FEA for Simulation of the PAE-NEs Skin Pharmaceutics

Numeralization of the Multilayer Geometry Models

Mapped mesh is used for numeralization of the multilayers of the drug transport system with the thickness of the vehicle, SC, viable epidermis, and dermis at 0.1 cm, 0.02 cm, 0.02 cm, and 0.16 cm, respectively.31,32 The element grids were divided and optimized using the grid division tool provided by PDE tool software in Matlab 12.0. The initial drug concentration in the simulation was 0.2 g/cm3, and that in the skin was 0 g/cm3. The dimension of the transverse (spread direction) is much larger than that of the longitudinal (depth direction) in entire skin layers, which meet the boundary conditions of the numerical multilayer geometry model. The time step and convergence criteria were set at 1 and 0.0001, respectively.

2D and 3D Dynamic Penetration Processes of PAE-NEs in Skin Using FEA

The multilayer geometry model and the input parameters (Kps of the drug in SC, viable epidermis, and dermis detected by MD simulation, in vitro permeation test, and in vivo microdialysis probe technology, respectively) were used to simulate the transport process of the PAE-NEs in skin. 2D dynamic diffusion processes of PAE-NEs over a period of time within the numeralization multilayers model and the 3D drug concentration in the entire skin over time and space was profiled using the FEA method assisted with the PDE Tool in Matlab12.0.

Validation of FEA Method Used for Predicting Skin Pharmacokinetics of TDDS

The experimental and simulated drug concentration–time curve results were compared to validate the feasibility of the FEA method to predict skin pharmacokinetics of TDDS. For experiment, the drug concentration over time in the dermis layer was acquired using the skin microdialysis probe technology and the depth of the probe in the skin was monitored by a CT. Correspondingly, a single line (the profile of drug concentration–time) of the simulation curve was separated from the 3D dynamic processes of PAE-NEs obtained using FEA, in which the depth was the same as the probe in the dermis.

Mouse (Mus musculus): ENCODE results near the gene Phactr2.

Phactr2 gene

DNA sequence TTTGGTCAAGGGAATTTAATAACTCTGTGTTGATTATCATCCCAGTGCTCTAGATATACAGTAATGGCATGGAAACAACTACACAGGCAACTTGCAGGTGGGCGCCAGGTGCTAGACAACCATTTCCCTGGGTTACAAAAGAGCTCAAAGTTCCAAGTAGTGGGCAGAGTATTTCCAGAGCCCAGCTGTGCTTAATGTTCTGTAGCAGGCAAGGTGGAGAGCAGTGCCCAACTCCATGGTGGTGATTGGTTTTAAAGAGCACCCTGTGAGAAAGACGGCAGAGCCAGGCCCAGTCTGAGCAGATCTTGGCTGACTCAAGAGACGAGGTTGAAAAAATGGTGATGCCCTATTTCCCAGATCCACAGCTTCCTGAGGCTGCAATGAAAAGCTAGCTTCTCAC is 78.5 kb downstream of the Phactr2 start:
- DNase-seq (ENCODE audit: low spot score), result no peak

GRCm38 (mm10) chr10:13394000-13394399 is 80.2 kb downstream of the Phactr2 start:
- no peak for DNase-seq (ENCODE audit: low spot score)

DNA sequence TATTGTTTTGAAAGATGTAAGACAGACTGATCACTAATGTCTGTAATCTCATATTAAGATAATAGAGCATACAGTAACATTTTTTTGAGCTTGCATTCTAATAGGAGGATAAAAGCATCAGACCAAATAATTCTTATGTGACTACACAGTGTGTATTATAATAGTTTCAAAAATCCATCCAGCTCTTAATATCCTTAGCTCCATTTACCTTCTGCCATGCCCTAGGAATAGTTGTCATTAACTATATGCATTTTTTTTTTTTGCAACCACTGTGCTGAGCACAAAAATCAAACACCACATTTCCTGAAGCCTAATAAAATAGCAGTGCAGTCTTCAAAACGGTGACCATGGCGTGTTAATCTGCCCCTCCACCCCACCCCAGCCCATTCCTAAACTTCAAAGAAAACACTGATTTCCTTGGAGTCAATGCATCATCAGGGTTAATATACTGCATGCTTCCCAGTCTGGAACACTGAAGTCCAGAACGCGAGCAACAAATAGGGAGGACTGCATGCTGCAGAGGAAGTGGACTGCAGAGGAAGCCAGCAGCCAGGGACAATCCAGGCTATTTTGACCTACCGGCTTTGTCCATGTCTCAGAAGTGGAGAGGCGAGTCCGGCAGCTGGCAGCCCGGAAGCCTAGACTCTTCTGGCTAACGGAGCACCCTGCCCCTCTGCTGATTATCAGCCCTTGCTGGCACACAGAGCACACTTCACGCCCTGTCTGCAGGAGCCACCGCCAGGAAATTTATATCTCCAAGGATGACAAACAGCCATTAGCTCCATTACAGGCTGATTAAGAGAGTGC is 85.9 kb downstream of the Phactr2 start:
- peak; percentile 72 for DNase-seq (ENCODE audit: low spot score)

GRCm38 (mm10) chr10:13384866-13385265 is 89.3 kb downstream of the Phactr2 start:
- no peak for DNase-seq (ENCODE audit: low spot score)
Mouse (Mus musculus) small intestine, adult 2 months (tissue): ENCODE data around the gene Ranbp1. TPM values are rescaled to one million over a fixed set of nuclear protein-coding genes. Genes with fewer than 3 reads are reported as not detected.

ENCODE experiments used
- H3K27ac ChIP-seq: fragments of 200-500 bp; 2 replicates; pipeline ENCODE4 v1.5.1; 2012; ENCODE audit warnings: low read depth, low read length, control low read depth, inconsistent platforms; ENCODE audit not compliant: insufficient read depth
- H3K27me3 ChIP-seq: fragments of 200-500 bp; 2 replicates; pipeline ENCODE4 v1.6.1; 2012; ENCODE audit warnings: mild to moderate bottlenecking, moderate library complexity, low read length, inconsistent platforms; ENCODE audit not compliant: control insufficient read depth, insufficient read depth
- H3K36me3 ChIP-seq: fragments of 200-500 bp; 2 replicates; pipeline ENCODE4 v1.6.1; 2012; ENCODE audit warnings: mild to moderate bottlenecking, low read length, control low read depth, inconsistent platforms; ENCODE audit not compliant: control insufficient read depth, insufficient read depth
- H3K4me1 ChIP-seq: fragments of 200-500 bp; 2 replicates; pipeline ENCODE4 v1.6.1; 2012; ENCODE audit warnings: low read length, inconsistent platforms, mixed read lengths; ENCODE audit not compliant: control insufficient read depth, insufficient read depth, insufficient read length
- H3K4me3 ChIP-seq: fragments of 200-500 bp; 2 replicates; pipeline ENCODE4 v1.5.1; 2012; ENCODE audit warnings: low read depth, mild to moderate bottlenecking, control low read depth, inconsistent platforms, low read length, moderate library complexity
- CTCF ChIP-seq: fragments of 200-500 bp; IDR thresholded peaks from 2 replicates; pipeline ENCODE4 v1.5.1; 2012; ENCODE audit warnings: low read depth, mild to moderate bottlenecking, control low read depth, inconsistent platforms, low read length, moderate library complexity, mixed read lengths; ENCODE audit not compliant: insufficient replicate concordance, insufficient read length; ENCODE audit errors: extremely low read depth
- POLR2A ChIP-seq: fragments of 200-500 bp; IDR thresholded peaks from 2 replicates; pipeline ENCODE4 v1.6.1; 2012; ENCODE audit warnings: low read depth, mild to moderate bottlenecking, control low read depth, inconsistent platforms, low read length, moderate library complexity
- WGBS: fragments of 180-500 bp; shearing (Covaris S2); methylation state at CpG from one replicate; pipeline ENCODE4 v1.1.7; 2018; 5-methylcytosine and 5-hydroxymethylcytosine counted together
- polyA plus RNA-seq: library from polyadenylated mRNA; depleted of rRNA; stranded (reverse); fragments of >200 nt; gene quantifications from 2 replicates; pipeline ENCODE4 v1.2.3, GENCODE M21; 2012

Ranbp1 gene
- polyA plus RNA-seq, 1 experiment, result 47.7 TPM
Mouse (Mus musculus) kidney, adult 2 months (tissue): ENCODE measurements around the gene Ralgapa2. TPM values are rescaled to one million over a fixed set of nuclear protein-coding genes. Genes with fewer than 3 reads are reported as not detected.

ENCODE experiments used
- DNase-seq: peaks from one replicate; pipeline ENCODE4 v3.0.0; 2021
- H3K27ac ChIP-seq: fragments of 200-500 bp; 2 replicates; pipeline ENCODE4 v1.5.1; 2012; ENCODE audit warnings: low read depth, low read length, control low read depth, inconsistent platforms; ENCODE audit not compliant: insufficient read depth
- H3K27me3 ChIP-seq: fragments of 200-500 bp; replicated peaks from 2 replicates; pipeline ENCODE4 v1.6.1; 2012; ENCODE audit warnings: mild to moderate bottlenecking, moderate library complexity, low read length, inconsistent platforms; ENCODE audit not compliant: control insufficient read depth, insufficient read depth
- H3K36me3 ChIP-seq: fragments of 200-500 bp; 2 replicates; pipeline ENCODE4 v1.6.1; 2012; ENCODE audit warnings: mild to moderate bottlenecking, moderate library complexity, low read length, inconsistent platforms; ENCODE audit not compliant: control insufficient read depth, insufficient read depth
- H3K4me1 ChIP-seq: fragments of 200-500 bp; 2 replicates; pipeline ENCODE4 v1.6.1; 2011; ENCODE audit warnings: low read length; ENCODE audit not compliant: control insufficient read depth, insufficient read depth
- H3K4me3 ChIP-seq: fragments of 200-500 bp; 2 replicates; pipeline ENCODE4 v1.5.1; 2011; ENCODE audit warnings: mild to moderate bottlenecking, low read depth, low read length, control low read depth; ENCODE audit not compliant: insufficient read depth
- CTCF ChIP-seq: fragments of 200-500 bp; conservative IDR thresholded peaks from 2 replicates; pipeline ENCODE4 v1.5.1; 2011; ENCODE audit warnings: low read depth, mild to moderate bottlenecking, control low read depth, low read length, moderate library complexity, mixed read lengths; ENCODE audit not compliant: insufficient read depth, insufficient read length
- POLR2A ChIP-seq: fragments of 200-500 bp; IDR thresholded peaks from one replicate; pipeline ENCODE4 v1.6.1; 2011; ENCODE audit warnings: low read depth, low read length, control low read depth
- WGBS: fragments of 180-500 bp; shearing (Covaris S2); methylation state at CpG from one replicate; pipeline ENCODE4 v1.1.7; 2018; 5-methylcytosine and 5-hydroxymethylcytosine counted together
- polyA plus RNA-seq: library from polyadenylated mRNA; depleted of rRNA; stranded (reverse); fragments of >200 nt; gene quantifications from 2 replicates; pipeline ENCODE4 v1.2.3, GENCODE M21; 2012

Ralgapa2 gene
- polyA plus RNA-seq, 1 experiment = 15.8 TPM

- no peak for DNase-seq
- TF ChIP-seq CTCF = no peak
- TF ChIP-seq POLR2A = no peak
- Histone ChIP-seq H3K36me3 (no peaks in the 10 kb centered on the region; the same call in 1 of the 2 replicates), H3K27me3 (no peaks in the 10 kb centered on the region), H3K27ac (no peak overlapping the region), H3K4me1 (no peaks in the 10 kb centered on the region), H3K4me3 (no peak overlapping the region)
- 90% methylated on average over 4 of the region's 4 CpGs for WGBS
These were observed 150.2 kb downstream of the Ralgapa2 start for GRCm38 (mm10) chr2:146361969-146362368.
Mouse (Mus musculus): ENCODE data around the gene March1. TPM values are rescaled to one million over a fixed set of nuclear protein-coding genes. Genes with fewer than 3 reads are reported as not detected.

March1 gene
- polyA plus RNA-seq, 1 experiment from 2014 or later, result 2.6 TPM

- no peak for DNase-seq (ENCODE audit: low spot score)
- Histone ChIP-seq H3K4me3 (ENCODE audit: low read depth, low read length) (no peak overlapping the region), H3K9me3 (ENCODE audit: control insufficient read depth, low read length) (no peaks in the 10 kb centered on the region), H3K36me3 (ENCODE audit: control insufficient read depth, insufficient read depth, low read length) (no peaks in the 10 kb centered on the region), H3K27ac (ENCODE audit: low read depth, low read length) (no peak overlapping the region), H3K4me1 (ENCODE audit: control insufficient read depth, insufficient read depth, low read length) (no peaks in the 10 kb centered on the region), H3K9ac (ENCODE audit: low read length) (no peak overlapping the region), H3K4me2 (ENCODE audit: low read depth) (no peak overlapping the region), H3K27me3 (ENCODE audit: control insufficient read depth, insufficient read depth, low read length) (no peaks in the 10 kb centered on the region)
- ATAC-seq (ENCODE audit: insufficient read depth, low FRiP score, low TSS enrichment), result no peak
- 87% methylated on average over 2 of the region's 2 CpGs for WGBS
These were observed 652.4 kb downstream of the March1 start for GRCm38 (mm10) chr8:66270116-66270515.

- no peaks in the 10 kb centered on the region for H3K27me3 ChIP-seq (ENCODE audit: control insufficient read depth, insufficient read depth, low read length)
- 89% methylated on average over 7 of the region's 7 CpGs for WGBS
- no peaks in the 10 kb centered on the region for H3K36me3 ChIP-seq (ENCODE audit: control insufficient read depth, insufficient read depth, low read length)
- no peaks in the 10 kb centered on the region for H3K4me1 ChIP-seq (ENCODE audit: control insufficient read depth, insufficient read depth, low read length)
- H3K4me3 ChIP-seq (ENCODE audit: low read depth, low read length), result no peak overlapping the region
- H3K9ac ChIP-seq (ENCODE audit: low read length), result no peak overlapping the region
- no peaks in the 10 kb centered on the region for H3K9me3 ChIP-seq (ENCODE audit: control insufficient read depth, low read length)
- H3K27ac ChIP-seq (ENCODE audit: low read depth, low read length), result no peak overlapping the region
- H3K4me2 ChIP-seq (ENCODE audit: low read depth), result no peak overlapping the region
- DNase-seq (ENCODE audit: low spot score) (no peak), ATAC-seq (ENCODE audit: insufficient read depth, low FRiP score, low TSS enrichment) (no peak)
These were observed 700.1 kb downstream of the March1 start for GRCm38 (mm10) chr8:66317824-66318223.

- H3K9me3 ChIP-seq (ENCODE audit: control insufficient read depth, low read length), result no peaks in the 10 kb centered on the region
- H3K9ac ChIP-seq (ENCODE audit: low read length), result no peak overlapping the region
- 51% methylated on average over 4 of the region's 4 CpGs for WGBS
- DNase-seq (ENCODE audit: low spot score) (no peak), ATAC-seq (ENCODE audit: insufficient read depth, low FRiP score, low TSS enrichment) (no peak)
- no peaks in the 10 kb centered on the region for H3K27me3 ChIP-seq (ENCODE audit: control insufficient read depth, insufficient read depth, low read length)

Statistical Analysis

The data was shown as mean±SD. The PK parameters were analyzed with Kinetica 5.0 software. P-values less than 5% were considered to be significant.

Results and Discussion

The Kps of Drug in the Multilayer Geometry Skin Model

MD Simulation for PAE Kp in SC

Research on the drug permeation process in SC is restricted with the traditional method, whereas MD simulation is a powerful tool to visually investigate the drug transport process over time and skin depth.33,34 In the MD simulation, coarse-grained (CG) modeling allowing long-time period and larger length scale simulation compared with the traditional atomistic models.22,35 Considering the main penetration barrier in the SC is located in lipid and the phospholipid molecule of DMPC is considered to be similar to the lipid membrane structure, DMPC was selected to construct the SC phospholipid bilayer as shown in Figure 2A and B.22,36 Further, the simulation system structured by DMPC, water (Grey), and PAE (blue) is displayed in Figure 2C. As shown in Figure 2DF, the dynamic diffusion process of PAE in the skin indicated that the drug gradually approached the DMPC as the simulation time increases.

Figure 2 MD simulation for PAE dynamic penetration in SC. (A) 2D schematic diagram of phospholipid bilayer structure of SC; (B) the 3D structure of phospholipid molecules modeled by van der Waals spherical model. Carbon atoms: dark gray; oxygen atoms: red; nitrogen atoms: blue; hydrogen atoms: light gray; and phosphorus atoms: gold; (C) simulation system, the hydrophobic part of DMPC is modeled with the van der Waals model: Blue, red, and gold marked nitrogen atoms, Oxygen and phosphorus atoms, respectively. While the hydrophilic tail carbon chain is modeled with the current model and the carbon atoms are gray. In addition, both sides of the bimolecular shaded in gray are water molecules; (DF) the dynamic processes of PAE in SC, the coordinate of (DF) were (35.758, 29.998, 23.602), (40.145, 25.609, 24.273), and (33.722, 21.450, 31.305), respectively; (G) changes in phospholipid bilayer thickness; (H) the diffusivities trajectories of the drug molecules (n=6).